• What I've been reading in June

    Here are the articles, videos, and tools that I’m excited about this June.

  • Views on Error Handling

    In this post, I summarize some accomplished engineer’s views on error handling. There is a distinction between errors that are caused by programmer neglecting bugs and those that represent true error conditions. The granularity of error checking is also up for debate: Per function? Per module? Jump to dialog handler in the main message loop? Kill the process and restart?

  • Paper: Memory Barriers, A hardware View for Software Hackers

    In this paper, I review Paul McKenney’s memory barrier paper. He describes in 28 pages why memory barriers exist and how they are implemented on different platforms.

  • What I've been reading in May

    Here are the articles, videos, and tools that I’m excited about this May.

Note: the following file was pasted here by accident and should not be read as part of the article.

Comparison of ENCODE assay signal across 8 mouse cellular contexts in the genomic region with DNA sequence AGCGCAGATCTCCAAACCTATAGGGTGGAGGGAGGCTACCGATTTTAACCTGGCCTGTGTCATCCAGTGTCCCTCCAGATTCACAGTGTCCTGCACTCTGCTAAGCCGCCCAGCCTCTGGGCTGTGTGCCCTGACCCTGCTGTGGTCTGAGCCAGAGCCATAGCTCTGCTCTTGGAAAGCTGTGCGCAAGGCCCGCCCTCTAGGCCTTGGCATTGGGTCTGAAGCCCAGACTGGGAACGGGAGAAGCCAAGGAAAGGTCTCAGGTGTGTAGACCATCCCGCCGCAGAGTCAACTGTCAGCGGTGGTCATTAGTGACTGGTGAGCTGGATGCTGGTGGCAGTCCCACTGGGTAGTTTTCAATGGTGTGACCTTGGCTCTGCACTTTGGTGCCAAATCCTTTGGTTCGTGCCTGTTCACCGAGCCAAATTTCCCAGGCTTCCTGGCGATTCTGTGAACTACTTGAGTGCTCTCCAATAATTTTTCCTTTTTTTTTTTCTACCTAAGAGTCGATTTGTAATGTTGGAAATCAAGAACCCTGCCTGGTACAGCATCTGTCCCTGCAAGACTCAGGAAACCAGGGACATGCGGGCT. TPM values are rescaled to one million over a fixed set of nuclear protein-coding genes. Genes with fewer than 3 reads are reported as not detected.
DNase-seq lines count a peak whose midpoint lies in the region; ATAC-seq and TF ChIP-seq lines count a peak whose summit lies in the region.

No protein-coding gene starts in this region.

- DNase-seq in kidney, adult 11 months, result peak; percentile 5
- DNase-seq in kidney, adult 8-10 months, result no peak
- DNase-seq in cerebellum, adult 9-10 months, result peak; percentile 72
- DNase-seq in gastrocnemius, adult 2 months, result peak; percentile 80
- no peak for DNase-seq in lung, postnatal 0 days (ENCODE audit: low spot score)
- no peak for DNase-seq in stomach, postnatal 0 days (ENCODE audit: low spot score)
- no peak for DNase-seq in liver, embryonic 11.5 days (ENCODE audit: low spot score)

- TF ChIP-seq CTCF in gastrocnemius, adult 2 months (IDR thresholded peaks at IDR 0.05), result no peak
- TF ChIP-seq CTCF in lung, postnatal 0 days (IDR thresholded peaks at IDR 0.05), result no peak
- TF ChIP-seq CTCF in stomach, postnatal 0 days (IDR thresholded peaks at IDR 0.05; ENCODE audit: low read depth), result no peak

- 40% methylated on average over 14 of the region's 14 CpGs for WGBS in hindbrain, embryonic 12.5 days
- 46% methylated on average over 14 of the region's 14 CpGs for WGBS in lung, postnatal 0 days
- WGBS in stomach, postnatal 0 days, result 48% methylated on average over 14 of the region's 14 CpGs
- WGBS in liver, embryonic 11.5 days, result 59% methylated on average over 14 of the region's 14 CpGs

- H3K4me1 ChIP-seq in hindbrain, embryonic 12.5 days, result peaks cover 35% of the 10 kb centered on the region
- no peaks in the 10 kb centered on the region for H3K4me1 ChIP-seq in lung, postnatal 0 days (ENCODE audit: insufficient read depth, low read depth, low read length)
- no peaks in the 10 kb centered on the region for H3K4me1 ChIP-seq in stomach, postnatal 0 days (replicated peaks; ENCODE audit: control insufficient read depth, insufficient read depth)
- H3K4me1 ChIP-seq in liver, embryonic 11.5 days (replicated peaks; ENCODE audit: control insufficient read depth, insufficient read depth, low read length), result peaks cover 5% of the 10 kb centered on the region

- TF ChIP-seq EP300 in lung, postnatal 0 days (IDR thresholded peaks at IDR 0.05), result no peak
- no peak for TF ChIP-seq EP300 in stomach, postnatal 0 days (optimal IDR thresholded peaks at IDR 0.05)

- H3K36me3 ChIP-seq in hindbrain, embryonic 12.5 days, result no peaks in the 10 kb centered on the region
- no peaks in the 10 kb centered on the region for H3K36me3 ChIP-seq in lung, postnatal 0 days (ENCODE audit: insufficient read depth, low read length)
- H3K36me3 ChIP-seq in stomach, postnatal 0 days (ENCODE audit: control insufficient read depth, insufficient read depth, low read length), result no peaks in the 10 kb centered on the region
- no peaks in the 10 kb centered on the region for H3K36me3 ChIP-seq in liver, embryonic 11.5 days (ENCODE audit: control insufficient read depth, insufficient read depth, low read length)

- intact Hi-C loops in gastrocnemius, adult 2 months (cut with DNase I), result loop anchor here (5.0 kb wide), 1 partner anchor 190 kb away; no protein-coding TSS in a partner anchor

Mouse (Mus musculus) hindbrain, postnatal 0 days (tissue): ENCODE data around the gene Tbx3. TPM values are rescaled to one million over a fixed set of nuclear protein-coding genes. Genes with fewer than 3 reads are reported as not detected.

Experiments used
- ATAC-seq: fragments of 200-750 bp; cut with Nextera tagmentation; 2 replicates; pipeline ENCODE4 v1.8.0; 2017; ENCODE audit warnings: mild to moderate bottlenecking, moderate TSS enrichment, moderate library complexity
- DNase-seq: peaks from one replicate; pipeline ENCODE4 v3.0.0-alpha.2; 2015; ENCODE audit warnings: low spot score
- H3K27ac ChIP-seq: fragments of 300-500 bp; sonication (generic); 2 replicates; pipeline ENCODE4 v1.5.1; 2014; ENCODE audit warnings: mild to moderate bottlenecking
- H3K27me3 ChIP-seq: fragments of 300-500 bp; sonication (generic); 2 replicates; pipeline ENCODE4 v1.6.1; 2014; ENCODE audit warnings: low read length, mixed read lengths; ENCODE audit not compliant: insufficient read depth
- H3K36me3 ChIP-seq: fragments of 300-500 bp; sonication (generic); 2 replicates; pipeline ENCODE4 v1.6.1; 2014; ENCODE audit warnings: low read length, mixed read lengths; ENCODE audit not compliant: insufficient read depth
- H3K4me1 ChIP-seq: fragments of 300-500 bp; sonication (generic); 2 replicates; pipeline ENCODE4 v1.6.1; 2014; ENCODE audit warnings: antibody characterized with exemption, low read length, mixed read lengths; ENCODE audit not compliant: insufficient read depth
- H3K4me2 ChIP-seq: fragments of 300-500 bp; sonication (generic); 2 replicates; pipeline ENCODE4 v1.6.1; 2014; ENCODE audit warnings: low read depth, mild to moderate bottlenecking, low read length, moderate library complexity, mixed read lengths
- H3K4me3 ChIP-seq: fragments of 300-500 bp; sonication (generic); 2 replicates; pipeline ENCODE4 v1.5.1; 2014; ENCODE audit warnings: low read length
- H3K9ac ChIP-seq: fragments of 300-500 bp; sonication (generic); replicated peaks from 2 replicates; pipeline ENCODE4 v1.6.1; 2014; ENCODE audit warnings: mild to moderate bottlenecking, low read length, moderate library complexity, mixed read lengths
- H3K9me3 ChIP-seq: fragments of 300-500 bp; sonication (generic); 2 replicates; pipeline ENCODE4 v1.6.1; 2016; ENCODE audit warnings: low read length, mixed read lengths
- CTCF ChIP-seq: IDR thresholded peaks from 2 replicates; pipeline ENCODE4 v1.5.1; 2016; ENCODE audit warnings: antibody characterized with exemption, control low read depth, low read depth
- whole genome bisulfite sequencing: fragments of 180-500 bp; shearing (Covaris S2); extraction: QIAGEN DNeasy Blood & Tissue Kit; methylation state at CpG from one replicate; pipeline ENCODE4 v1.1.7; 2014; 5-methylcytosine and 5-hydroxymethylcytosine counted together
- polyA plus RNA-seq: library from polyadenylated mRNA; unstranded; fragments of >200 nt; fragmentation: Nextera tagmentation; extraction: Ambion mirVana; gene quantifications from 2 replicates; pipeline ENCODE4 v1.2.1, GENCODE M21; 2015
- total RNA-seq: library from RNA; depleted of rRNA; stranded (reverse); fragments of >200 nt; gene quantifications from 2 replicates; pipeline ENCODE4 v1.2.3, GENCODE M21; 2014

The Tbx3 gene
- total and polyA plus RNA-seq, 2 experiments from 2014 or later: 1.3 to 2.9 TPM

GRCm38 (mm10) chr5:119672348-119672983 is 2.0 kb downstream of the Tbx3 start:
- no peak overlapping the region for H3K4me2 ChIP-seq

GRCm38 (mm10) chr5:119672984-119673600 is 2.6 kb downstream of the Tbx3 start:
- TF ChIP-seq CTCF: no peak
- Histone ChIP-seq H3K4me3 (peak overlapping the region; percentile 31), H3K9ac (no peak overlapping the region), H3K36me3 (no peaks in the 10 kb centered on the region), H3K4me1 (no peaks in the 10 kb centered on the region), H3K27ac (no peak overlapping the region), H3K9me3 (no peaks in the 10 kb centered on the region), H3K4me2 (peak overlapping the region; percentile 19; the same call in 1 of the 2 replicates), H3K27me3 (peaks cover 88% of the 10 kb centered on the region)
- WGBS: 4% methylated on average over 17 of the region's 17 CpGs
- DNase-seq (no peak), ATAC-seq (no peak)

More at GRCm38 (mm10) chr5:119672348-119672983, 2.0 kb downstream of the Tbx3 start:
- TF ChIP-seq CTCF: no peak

• Embedded Online Conference

    I’ve attended the Embedded Online Conference. Here are my notes from five talks I watched from the Embedded Systems Security track.

  • Paper: RIDL Rogue In-Flight Data Load

    In this post, I’ll explain the mechanisms behind a recent micro-architectural exploit. It’s in the same genre as the speculative execution exploits but has less strict requirements.

  • Report from the Adhoc Event 23 April

    I attended a remote virtual event organized by Paul Khuong, Samy Al Bahra and Jessica Natoli. Four short 15 minutes talks followed by Q&A. Great topics, professional, pedagogic speakers; and the format - short talks with recommended reading - before attending was great. I only wished that I had more time to prepare. A big thank you to Paul, Samy, Jessica, and all four presenters! I hope there will be more events!

  • Why should children program - a review of Seymor Paperts Mindstorms

    This is an essay about what it means to teach a kid to program, using Seymor Paperts groundbreaking book Mindstorms as a reference.